The photomontages by Zofia Rydet from the series Phantoms, Mannequins and Threat (1975–1979) present a barren landscape with stone attics and unmoving, plastic bodies. This is an echo of wartime reminiscences and fears associated with new global catastrophes, but also a depiction of destroyed social relations. In her works, in line with the title of the overall series, Rydet is guided by feelings and imagination, and the emotional character of the works she created maintains their relevance.
Cold moonlight also falls from the paintings by Rafał Bujnowski. His Moons (2011/2017) conceal an added mystery. Their cosmic, coarse textures are the remnants of dried-up paint; several years earlier, before they were repainted, the artist used these canvases as palettes. A return to artefacts discarded in the studio is a manifestation of faith in the productive, regenerative power of art, characteristic of the artist’s creative economy.
Bujnowski’s exceptional male nude from the series People of Color (2018) presents an ambiguous moment of vacillation. The towel hung over the shoulder is an attribute of beach leisure. The black profile of the figure suspends the ability to take any easy reading of the figure’s identity—the colour of the figure’s skin. Seemingly incidentally, this painterly game of hues and lights implies an exploration of equality. The paint reveals a political potential that is obvious but rarely exploited in painting.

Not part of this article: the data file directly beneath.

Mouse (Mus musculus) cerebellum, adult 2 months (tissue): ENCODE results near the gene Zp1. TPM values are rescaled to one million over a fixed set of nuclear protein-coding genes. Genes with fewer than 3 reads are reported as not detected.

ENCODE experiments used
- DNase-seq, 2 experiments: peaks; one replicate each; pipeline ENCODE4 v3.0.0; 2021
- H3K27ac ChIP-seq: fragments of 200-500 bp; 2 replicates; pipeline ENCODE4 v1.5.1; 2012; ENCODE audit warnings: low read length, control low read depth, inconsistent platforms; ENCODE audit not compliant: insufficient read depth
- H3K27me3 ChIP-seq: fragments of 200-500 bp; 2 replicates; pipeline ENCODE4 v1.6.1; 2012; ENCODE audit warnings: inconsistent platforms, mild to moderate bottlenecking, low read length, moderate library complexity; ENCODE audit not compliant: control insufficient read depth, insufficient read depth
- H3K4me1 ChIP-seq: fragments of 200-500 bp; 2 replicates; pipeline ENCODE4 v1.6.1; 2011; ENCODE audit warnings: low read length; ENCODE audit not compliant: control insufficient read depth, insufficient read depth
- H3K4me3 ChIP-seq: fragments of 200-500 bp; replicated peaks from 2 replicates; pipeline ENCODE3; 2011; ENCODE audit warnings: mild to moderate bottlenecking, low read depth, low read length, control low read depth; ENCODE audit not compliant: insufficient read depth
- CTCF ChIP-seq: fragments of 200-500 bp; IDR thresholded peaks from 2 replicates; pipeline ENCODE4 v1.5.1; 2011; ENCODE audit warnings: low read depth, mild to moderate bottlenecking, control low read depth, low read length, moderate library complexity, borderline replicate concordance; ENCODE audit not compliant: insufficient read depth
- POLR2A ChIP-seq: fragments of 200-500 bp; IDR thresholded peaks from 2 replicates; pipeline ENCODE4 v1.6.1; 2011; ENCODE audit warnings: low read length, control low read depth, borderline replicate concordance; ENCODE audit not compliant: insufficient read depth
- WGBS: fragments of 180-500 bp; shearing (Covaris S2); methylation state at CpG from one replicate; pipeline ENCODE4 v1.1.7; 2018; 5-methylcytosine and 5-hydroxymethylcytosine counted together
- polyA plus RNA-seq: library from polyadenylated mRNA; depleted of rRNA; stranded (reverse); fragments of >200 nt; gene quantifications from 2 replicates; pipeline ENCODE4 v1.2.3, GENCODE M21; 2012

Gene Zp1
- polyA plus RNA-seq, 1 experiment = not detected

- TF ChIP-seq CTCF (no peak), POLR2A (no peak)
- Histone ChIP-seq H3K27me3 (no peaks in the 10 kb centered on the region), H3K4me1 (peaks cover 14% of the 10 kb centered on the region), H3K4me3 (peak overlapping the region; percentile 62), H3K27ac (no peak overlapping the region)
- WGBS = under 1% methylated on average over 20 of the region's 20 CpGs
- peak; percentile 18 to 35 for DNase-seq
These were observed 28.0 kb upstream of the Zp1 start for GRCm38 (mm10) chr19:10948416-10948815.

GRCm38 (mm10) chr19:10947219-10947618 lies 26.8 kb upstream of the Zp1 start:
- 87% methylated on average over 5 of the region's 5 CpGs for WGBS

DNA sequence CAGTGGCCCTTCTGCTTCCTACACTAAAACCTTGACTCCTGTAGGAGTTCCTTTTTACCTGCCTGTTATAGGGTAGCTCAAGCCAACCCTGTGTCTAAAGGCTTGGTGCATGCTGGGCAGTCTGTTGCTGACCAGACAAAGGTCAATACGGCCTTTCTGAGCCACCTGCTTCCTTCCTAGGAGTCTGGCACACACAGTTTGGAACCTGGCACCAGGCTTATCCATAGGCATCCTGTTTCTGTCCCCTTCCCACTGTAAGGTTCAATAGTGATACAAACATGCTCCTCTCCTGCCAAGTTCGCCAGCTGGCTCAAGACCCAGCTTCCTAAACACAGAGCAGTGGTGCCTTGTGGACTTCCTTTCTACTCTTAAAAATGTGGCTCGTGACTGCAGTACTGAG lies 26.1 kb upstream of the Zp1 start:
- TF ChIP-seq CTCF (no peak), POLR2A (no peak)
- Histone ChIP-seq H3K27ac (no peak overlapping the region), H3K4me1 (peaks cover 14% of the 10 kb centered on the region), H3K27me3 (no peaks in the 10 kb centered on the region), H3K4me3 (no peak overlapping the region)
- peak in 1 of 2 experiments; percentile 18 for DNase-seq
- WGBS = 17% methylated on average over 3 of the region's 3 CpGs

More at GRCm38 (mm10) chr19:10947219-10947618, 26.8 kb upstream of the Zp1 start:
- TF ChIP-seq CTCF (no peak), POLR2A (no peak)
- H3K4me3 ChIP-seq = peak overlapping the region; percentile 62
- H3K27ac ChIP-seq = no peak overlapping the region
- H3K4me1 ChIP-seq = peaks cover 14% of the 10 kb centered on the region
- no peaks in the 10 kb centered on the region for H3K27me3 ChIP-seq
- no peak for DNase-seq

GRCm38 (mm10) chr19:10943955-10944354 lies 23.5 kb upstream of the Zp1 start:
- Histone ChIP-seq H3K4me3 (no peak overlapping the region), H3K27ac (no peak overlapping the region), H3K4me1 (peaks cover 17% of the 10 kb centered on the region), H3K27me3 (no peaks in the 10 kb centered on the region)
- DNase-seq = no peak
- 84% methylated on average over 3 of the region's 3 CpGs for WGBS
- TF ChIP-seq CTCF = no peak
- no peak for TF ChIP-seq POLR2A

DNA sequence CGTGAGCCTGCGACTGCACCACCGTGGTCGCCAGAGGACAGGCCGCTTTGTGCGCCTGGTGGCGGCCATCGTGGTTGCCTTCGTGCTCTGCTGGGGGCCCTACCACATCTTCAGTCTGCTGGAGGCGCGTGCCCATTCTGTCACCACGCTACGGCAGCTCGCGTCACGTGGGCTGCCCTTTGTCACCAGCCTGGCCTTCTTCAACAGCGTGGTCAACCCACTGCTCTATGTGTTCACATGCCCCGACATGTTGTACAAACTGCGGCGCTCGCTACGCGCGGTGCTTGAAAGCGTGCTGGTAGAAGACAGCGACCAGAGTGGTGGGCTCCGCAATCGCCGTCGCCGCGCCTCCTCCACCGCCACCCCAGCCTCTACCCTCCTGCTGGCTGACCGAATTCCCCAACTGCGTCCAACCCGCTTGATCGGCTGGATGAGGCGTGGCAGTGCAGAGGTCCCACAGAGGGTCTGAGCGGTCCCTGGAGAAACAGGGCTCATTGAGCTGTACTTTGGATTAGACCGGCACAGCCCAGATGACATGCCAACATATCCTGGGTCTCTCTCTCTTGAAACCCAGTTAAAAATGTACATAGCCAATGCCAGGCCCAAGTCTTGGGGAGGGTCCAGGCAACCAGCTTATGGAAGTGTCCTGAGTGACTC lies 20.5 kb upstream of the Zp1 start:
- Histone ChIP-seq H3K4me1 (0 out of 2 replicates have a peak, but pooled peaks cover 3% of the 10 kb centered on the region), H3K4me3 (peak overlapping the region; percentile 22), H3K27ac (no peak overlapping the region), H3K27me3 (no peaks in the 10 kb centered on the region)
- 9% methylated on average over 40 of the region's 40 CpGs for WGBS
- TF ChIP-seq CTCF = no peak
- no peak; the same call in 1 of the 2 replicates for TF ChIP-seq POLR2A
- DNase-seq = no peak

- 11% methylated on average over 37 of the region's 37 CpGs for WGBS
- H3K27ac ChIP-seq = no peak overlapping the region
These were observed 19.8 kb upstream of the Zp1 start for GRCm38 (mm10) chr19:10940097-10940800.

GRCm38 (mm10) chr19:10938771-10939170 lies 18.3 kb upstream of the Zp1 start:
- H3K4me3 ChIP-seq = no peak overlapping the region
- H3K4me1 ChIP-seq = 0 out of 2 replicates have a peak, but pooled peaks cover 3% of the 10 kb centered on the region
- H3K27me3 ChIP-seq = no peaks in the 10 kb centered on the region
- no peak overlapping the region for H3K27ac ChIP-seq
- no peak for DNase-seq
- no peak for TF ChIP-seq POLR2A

At the centre of the exhibition we present one of Peter Puklus’s latest works, A Thousand Polish Hands (2018). In the summer of last year, at the invitation of the Sputnik collective, the Hungarian artist travelled around Poland photographing the hands of contemporary Poles. The catalogue of gestures, comprising a thousand frames, serves as a kind of creation documentary. A loose inspiration for the work was a series of photographs by Janina Mierzecka, Working Hands, realized in the 1930s as an extension of dermatological research by her husband. In an entirely different historical and social context, Puklus takes up again the theme of a “portrait of hands” and observes through them the condition of the contemporary, post-transformation society. This intimist perspective plays with political slogans for hands—“working hands,” “clean hands”—and reveals a mundane, equivocal micro-cosmos of social interactions, from helplessness to pleasure, from violence to sensitivity.